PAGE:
a critiQal film review Judge Dredd (1995)

Plot: In the crime-plagued future, the only thing standing between order and chaos is Judge Joseph Dredd (Stallone). His duty: police the violent metropolitan sprawls that crowd the decaying earth, and kill criminals on the spot if necessary. The tables are turned, however, when maniacal ex-Judge Rico (Assante) frames Dredd for murder. But, as his opponents soon discover, not even a prison sentence can stop Dredd from doling out his signature brand of justice.

839 words (Est. Reading Time 4m 11s)

It’s kind of fun when I haven’t done the reviews for a film that has gotten a remake. That way, if I can, I try to do the reviews together, comparing the remake to the original. It helps if I do them together, so I don’t have to re-watch the original right before watching the remake. In this case, that original film is Judge Dredd, starring Sylvester Stallone.

For some reason, I’d skipped this film when it originally came out (probably due to the bad reviews at the time), and had never actually gotten around to watching Judge Dredd. Now that I was going to finally sit down and check it out, would I discover the reviewers had been wrong? Or was in for something really awful?

Sylvester Stallone was usually pretty good in action flicks back in the 80’s and 90’s. With films like First Blood (1982), Cliffhanger (1993) and Demolition Man (1993) among his action-packed highlights (with two of those films coming just a couple of years before Judge Dredd), he seemed like he should have been perfectly cast in this film.

While the role seems well-suited for him, he just doesn’t give it his all…ever. Instead of really diving in and doing his best to involve the audience, Stallone instead seems to give off an air of indifference that makes his character cold – with or without his mask on. While the mask isn’t on for very long, that cold demeanor sticks around for the entire film, with very few emotions breaking through his facade at all. It’s a very stilted performance, and sets up the disappointments the rest of the film brings.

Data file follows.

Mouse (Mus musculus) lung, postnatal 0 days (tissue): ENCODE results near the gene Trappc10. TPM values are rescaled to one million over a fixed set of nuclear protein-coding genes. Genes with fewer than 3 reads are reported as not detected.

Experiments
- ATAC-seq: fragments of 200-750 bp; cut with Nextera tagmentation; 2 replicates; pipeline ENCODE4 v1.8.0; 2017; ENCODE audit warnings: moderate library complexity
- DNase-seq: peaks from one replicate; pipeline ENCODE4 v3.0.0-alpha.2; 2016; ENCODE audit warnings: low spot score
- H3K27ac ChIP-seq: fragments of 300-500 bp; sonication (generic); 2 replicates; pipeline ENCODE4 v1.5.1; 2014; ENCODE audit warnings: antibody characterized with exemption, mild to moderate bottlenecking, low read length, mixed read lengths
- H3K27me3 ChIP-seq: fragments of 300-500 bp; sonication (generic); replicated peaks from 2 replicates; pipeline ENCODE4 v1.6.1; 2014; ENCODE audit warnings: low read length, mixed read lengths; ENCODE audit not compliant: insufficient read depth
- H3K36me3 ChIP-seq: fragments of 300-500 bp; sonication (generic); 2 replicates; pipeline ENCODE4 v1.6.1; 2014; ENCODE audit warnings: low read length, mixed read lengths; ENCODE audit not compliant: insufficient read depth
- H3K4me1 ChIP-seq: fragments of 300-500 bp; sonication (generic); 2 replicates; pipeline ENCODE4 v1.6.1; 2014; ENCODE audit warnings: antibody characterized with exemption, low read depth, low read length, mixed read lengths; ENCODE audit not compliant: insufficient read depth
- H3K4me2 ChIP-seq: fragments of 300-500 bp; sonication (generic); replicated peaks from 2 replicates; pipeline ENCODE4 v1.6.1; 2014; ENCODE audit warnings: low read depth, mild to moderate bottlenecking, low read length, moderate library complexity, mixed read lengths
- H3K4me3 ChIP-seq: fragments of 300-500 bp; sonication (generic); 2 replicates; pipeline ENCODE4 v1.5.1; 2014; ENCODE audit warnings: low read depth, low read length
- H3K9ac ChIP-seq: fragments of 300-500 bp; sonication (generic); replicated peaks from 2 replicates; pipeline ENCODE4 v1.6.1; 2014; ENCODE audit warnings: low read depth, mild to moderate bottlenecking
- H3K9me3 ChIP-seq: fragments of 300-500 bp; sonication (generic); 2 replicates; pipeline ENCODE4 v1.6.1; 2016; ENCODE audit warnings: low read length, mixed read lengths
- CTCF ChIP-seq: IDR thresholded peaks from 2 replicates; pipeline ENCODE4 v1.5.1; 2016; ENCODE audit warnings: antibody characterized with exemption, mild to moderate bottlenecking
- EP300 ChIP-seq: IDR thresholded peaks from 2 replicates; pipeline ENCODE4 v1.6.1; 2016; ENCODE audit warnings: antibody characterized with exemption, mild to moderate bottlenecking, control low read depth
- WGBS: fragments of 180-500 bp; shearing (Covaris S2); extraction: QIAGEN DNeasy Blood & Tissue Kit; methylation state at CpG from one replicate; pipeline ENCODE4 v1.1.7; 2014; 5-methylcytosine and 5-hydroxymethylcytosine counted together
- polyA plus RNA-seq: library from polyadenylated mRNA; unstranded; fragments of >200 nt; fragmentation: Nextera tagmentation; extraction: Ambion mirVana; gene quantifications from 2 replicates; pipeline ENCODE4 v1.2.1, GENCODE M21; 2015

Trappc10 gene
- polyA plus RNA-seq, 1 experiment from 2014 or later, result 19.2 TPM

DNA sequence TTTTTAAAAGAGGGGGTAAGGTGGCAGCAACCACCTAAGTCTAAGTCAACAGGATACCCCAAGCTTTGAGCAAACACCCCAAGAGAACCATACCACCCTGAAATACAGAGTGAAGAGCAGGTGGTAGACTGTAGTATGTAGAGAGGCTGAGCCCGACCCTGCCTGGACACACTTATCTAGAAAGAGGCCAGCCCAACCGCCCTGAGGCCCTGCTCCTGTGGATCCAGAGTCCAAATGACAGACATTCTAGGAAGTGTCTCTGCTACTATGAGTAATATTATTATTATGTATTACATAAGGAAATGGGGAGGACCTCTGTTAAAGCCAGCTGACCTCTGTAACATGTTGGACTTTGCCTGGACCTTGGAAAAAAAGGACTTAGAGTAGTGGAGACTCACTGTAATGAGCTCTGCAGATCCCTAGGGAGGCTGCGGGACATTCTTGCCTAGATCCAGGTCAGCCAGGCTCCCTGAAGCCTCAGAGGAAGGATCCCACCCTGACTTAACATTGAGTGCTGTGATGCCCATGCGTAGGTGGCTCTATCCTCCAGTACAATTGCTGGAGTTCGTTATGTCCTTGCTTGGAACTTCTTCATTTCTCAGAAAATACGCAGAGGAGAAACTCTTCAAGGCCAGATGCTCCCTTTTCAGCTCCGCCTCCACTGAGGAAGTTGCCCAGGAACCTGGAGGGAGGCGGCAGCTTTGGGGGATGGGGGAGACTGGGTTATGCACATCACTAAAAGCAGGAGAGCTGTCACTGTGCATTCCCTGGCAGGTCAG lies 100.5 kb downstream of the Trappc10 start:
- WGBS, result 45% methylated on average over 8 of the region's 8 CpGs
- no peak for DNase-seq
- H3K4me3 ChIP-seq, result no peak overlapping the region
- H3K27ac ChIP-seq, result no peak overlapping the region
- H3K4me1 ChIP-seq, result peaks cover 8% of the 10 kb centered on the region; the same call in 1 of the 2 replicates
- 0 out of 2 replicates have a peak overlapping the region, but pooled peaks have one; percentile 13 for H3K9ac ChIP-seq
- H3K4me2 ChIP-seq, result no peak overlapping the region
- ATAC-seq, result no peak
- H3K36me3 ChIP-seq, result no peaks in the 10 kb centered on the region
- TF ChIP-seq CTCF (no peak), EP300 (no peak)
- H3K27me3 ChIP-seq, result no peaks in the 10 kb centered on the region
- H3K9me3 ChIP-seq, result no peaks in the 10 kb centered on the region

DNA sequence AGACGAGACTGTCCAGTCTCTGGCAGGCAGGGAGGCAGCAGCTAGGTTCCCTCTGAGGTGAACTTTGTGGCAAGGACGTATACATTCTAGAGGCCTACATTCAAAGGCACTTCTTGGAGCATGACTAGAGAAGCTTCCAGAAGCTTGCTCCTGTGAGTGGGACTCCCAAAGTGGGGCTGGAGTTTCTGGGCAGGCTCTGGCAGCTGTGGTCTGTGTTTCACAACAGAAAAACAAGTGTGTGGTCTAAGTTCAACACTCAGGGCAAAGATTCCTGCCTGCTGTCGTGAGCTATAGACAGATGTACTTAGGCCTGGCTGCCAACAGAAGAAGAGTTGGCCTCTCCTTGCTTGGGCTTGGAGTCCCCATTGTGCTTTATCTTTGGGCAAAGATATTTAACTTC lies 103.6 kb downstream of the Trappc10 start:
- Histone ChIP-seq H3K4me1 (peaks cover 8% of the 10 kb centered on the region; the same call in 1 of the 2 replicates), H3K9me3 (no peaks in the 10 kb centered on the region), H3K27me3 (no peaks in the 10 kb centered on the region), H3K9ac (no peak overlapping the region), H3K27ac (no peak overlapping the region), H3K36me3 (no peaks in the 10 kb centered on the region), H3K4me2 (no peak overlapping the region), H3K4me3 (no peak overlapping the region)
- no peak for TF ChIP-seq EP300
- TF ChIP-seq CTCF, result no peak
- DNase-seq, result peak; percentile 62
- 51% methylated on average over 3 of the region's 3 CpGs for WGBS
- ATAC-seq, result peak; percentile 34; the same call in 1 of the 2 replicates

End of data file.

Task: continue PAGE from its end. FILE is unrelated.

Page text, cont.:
Diane Lane, on the other hand, isn’t half bad as his cop buddy, although Judge Dredd seems to tire of sticking with her character for very long. She even does her best to break through Stallone’s icy exterior – albeit without much luck – and viewers should give her credit for that, too. While she emotes and draws in the viewers, the camera’s inability to stick with her just makes for one more disappointment in this film.

Rob Schneider also pops up as the comic relief sidekick for Stallone, and if that isn’t the oddest pairing, it’s the oddest seen on-screen (even Robert DeNiro and Billy Crystal made more sense). Despite Rob’s infamously bad acting, the camera seems to love him in Judge Dredd, and he almost gets more screen time than Stallone himself. Jeez, this movie can’t do anything right, can it?

Even Armand Assante is ill-at-ease in his villain performance in Judge Dredd. Other than having a sweating problem for most of the film (which is never explained), he comes off as the guy who got picked for the role because everybody decent said no. It’s sad, and he never really seems to post much of a threat to hero Stallone.

Even the special effects are marred in Judge Dredd. While the beginning is well done, with a very realistic-looking future city as the backdrop for Schneider’s cab ride, the effects quickly fall by the wayside once the action sequences start picking up. The scenes of a high-speed motorbike chase (a la Star Wars: Episode VI – Return of the Jedi (1983)) set amid the same future city, are a complete mess of early green-screening. It’s obvious from the start of the sequence that Stallone and Schneider are riding a stationary motorbike, and are superimposed over the chase background behind them. It’s like they spent the majority of their budget on that opening cab ride, and kind of just fudged the details on the big action sequences.

While the opening sequences – which include the voice of James Earl Jones reading a brief history, a ship rising up in front of a guard, and the afore-mentioned cab ride – seem to set Judge Dredd on the right path, the disappointments just keep piling up after that. With a big part by Rob Schneider, viewers can expect the movie to be pretty bad, but toss in some weak effects during big action sequences, a cheapest-bidder feel to the villain, and Stallone kind of giving up on acting for this one, and you’ve got a mess on your hands. Toss in the feeling that this isn’t a superhero movie, it’s more of a cheap Demolition Man (1993) ripoff (which had a lot of the same elements of this film – future city, tough cop, comic relief, prison escapee villain, etc – and managed to get them right), and the film just leaves the viewer with a bad taste in their mouth.

Thankfully, it’s not all bad. Max Von Sydow is a highpoint, as is Diane Lane. But with the camera trying to zoom away from decent actors like them and instead focusing on Rob Schneider, even they – or that well-done beginning to the film – can’t save the mess that is Judge Dredd.

Hopefully the remake will have improved on this film. Otherwise, we can always just go watch Demolition Man (1993) again. In fact, that actually sounds pretty good right about now.

No comment yet, add your voice below!

Leave a Reply

Around the Web